Rights to repair have massive implications for medical technology. Especially during the pandemic, the delay of equipment such as ventilators, defibrillators, anesthesia machines, and others can be a matter of life and death. In a general way, allowing hospitals to have in-house repairs can save money and time both to the hospital and the patient.
Besides hospitals, this can be essential in some jobs that depend on specific equipment, like farming.
What Opposition does it face:
As long as many companies get more flexible in this topic over the years, the majority are still against it. Besides the Big Five (Google, Apple, Facebook, Amazon, and Microsoft), they include Tesla, Johnson & Johnson, AT&T, Lilly Inc., T-Mobile, Medtronic, Caterpillar, John Deere, General Electric, Philips, eBay, etc. In 2018, for example, Facebook, Toyota, Verizon, and other companies lobbied against a right-to-repair law in New York.
Their argument is the same as in the past years: it is dangerous, it creates cybersecurity risks, it infringes the intellectual property, and it won’t help electronic waste. Recently, to every single argument, the Federal Trade Commission (FTC) reached a similar conclusion: there’s little evidence to support it.
In some cases, they even are contradictory, claiming with no evidence that the repair business is more likely to mishandle the consumer data than the manufacturer. But, many times, we see Apple employees sorting through the customer gallery and sharing their pictures. In this article of Vice we can see one of these instances.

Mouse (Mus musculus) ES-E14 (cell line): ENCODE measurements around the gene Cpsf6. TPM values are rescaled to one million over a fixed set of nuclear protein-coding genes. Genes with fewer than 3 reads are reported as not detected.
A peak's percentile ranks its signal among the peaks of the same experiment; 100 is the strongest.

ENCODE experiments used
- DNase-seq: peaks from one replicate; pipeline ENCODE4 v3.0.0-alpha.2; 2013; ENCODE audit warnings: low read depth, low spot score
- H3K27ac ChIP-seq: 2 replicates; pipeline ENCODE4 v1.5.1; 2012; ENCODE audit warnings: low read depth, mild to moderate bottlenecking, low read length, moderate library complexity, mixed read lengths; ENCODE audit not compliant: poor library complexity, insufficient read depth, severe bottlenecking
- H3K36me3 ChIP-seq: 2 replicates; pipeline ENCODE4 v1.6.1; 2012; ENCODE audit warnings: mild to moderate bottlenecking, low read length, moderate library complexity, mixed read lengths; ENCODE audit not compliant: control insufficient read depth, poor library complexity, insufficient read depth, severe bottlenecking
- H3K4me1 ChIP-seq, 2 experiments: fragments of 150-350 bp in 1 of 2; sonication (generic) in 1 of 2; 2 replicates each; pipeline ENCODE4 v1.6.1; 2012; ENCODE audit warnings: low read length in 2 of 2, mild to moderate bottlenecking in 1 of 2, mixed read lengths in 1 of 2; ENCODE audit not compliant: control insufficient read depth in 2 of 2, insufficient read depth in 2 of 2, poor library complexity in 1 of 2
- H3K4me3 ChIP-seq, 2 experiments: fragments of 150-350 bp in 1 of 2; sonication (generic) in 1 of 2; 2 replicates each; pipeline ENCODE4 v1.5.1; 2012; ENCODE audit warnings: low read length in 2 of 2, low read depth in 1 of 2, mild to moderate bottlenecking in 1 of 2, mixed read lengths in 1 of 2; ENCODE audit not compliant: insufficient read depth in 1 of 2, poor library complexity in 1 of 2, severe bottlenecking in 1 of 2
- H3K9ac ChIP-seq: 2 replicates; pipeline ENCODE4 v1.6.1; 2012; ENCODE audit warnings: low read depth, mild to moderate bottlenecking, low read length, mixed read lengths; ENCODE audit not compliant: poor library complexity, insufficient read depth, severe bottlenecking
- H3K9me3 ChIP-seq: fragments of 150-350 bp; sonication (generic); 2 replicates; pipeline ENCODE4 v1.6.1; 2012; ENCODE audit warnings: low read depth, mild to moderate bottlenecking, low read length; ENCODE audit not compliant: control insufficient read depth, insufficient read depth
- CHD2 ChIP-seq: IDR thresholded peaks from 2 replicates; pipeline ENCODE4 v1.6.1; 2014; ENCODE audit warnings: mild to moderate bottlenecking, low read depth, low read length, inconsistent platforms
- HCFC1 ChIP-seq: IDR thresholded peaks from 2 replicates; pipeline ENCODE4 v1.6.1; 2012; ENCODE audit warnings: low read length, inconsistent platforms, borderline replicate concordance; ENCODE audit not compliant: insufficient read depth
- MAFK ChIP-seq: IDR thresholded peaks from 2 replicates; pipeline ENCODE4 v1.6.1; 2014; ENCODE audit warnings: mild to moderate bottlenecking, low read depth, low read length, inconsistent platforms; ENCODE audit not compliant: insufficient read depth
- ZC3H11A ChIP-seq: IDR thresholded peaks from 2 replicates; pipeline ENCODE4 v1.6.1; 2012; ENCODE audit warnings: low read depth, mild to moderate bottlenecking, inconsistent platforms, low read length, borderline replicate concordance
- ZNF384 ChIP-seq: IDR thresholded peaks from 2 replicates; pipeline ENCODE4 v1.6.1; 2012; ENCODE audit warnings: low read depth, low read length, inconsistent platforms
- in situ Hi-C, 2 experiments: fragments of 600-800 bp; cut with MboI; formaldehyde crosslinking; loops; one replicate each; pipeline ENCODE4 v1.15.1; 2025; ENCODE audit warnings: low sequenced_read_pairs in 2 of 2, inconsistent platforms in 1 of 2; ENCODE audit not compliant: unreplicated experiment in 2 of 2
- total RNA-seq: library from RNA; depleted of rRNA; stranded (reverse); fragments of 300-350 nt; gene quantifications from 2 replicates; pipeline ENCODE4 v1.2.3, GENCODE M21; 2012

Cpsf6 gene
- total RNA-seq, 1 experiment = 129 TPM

In the US and Europe, the movement has great force. Some examples:
- the UK introduced rules that legally require manufacturers to make spare parts available to people buying electrical appliances;
- the European Commission has announced plans for right-to-repair rules for smartphones, tablets, and laptops;
- In July of this year, US president Joe Biden signed an executive order asking the Federal Trade Commission (FTC) to draw up rules on the repair of farming equipment.
In Brazil, there is not enough talk about the movement. However, some PL(Projeto de Lei) are already approaching this, with the last registration being in 2019. Their focus is related to warranty, longing to change the actual situation where the mere addition of an SSD in a laptop, for example, can result in warranty loss.
Author: Gustavo Elias Cândido
- The Guardian: Why right to repair matters – according to a farmer, a medical worker, a computer store owner;
- NY Times: What You Should Know About Rights to Repair;
- Grist: Should customers be able to repair their devices? This federal agency say yes;
- BBC: Rights to repair movement gains power in US and Europe;
- Rights to Repair Org: Policy Objectives;
- Vice: She Sent Her iPhone to Apple. Repair Techs Uploaded Her Nudes to Facebook;
- Techtudo: O que é right to repair? Saiba como aparece no Brasil e o que pode mudar;
- Spotify: Eletricast #28 – Lixo Eletrônico;